CQ businessman’s power struggle to stay competitive
ELECTRICITY is the number one problem for Rockhampton multinational Dobinsons Spring and Suspension and if prices continue to rise its future is uncertain, according to owner Glen Dobinson.
He has a dream for Central Queensland to have the cheapest power in the world but until then he will have to do what he can to ensure his business is afloat for the next generation.
“Electricity just keeps going up and up and up and I don’t see the end of it,” Mr Dobinson said.
“We hear the government are going to reduce the power by $100 a year in the future- that’ll be great for residential people but there is no talk about industry.”
The three-generation business has seven branches, including locations in Miami and Dubai, but high electricity costs make it hard for the corporation to stay competitive.
“We need to keep pushing politicians to work if they want to keep manufacturing in regional areas,” he said.
“They need to keep pushing for electricity to be globally competitive. The cheaper the power is the more industry stays here and the more industry comes here.”
He said more power stations and more energy providers were needed in Central Queensland.
“We’ve got the coal, we’ve got the gas, we could make heaps of electricity cheap and that would bring industry all over the world here,” he said.
“I’ve got to compete with China that pays 10 cents a kilowatt for electricity and the new tariff they’re thinking about coming here would be $1.04 a kilowatt.
“You can see why manufacturing goes offshore- it’s definitely a worry in that respect.”
State opposition leader Deb Frecklington and Capricornia MP Michelle Landry stood beside Mr Dobinson at his warehouse on Tuesday promising him the LNP had a plan, which would help him.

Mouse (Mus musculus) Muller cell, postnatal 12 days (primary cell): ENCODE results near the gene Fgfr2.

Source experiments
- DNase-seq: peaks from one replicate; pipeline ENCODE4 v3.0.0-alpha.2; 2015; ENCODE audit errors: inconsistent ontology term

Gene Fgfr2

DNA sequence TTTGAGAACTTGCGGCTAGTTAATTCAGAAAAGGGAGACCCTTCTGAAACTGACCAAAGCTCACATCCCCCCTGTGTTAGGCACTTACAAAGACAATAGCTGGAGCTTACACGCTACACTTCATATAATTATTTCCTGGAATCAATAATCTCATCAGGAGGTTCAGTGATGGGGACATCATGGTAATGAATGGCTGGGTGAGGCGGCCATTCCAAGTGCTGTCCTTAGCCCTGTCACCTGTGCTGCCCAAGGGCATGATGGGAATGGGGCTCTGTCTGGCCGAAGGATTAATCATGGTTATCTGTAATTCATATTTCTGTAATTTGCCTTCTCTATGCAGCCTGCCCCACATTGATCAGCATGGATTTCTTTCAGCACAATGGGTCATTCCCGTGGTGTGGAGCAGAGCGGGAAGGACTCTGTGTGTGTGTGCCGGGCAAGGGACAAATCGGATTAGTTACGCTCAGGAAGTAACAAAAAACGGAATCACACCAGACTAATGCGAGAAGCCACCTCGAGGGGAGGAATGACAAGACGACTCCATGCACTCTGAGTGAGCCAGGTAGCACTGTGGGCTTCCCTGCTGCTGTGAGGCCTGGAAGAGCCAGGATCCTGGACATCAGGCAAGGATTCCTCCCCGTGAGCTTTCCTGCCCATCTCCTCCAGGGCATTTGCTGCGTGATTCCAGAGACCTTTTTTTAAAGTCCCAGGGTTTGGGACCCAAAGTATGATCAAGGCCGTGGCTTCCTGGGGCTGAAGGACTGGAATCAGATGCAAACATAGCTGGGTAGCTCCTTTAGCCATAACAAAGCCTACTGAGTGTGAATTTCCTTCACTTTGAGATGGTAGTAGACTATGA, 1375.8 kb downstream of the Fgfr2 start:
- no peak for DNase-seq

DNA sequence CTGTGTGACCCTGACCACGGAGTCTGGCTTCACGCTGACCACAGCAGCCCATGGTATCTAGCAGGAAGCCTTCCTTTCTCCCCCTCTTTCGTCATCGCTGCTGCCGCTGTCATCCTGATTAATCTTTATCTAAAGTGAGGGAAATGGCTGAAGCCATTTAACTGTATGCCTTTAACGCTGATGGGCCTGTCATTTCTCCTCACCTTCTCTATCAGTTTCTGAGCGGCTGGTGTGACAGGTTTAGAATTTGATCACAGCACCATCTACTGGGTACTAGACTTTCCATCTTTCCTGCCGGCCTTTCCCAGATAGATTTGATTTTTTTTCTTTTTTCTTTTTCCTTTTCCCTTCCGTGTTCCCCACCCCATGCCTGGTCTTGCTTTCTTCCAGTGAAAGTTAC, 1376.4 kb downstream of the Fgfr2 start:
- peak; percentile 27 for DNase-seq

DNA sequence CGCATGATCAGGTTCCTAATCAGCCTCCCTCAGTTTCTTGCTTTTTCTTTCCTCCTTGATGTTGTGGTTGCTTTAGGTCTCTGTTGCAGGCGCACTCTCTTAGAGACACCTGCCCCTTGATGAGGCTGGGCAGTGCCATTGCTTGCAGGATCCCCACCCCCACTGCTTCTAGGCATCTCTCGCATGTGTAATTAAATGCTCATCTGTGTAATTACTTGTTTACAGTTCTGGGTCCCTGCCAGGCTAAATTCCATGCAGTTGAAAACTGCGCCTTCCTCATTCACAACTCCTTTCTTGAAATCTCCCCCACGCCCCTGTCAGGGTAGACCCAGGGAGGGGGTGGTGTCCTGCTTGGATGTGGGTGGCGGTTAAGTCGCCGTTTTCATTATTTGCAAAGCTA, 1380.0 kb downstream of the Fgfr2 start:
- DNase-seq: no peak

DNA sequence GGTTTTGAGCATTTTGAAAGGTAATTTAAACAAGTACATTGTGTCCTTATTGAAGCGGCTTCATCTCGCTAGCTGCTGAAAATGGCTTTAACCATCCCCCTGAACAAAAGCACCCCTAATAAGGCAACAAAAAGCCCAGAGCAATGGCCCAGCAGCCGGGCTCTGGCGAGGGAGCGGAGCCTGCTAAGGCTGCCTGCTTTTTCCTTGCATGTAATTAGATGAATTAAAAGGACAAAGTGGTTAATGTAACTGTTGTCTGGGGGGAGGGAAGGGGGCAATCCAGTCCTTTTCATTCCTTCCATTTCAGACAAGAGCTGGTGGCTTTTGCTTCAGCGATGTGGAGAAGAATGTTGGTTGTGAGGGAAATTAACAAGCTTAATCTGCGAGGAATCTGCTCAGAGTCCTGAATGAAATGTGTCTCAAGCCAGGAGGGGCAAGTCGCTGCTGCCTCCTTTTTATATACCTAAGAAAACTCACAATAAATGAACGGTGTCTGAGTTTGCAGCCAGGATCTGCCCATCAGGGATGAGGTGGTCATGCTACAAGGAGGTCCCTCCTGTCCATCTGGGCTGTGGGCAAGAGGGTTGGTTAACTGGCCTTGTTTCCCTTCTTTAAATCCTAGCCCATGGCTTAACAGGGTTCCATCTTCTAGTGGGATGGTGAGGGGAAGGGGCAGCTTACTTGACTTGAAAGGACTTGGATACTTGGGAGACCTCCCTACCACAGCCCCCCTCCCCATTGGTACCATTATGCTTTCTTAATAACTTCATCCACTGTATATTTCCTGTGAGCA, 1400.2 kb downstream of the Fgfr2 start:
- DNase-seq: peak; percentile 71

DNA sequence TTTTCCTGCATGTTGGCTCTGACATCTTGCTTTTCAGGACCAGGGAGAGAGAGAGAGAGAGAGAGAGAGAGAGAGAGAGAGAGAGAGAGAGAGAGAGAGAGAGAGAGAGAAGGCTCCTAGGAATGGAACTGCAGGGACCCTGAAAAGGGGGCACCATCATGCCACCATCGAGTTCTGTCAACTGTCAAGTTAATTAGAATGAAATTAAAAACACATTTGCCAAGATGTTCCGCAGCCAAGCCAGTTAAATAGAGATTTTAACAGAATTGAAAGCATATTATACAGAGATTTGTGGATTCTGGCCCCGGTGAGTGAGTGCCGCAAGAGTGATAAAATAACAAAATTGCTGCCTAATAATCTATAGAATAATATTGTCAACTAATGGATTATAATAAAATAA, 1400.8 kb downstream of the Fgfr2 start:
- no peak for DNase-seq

“If we want to support businesses like Glen’s here we need to open up our eyes and realise that regional and rural Queensland is here for the taking,” she said.
She said there needed to more electricity providers in regional Queensland.
“Whether it’s Glen’s business or Michelle’s home the only choice is Ergon,” she said.
“What we know and it happens in the south east that if you provide retail competition it means more providers in the market and it drives down power prices.”
She said legalisation would have to be changed to allow competing electricity companies come to the regions.
Rockhampton MP Barry O’Rourke said research proved if more electricity providers came to the region power prices would increase.
“The independent Productivity Commission said that power prices would increase by $400 per household in regional Queensland,” Mr O’Rourke said.
“The competition in the South East corner is benefiting us in regional Queensland because they look at the average cost down there and then they subsidise it to regional Queenslanders.”
He said local businesses should apply for government funding to help with electricity prices.